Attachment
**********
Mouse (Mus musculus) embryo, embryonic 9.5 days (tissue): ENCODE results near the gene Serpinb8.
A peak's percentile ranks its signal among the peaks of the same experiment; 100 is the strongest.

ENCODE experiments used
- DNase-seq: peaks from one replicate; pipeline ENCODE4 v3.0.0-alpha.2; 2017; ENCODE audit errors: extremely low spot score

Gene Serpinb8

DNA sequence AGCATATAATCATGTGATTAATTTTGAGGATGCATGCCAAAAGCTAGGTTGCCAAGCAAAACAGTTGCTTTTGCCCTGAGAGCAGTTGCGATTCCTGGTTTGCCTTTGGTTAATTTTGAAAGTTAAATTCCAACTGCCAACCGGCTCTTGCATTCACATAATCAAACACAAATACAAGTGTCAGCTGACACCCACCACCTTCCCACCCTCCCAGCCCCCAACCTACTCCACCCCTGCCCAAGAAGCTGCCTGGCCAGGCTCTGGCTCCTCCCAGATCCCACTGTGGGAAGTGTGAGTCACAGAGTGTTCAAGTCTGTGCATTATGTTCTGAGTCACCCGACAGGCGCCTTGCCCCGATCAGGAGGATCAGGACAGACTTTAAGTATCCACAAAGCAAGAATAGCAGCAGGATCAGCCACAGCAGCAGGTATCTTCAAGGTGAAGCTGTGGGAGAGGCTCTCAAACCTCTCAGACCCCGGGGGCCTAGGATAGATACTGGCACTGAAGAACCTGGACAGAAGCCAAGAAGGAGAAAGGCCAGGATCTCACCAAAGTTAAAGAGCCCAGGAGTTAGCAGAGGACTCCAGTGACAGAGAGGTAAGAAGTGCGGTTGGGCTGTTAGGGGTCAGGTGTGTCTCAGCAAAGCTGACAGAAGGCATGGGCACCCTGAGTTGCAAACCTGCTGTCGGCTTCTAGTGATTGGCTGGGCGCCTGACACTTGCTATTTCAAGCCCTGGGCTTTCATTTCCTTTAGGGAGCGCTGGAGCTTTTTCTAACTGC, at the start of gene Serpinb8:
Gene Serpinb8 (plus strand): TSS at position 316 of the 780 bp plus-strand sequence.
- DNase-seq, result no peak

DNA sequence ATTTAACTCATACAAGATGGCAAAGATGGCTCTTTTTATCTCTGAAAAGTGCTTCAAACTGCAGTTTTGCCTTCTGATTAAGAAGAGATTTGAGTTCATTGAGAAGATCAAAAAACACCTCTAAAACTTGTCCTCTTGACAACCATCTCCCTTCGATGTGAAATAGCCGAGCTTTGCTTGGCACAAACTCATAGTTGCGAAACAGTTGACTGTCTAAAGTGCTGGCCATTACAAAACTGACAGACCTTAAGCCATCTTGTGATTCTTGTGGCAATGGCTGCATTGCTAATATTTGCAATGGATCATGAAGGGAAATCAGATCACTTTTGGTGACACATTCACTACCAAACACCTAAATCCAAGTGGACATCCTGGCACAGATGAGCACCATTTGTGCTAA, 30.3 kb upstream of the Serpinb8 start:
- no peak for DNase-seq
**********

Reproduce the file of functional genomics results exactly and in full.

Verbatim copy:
Mouse (Mus musculus) embryo, embryonic 9.5 days (tissue): ENCODE results near the gene Serpinb8.
A peak's percentile ranks its signal among the peaks of the same experiment; 100 is the strongest.

ENCODE experiments used
- DNase-seq: peaks from one replicate; pipeline ENCODE4 v3.0.0-alpha.2; 2017; ENCODE audit errors: extremely low spot score

Gene Serpinb8

DNA sequence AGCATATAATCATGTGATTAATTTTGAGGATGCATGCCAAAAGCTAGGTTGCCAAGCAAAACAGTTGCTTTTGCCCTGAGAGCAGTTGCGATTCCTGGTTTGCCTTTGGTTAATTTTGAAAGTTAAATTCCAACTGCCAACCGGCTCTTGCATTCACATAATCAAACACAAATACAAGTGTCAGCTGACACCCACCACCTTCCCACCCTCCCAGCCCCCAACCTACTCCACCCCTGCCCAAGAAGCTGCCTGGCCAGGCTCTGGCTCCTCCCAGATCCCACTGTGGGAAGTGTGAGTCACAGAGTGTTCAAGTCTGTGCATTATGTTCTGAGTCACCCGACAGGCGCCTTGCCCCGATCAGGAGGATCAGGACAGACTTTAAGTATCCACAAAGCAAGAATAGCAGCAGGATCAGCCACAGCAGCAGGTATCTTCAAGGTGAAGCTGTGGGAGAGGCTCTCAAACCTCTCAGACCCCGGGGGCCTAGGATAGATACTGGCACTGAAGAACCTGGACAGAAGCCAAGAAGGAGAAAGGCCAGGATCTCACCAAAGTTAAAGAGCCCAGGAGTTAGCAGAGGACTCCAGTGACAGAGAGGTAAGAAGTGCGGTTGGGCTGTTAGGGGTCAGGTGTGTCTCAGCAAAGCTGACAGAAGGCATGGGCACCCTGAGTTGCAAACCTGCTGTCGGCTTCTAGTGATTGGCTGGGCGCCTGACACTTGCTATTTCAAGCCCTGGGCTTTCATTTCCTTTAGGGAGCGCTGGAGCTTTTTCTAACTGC, at the start of gene Serpinb8:
Gene Serpinb8 (plus strand): TSS at position 316 of the 780 bp plus-strand sequence.
- DNase-seq, result no peak

DNA sequence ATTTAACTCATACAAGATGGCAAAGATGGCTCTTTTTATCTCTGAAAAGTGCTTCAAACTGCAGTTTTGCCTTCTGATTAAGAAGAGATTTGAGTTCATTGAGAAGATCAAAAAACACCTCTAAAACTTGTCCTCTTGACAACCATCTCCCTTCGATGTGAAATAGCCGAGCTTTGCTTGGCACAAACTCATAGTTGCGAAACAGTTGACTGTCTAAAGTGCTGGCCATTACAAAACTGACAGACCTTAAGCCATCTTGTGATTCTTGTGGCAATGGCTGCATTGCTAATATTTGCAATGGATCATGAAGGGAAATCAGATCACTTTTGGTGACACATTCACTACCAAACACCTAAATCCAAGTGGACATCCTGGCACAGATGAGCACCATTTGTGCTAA, 30.3 kb upstream of the Serpinb8 start:
- no peak for DNase-seq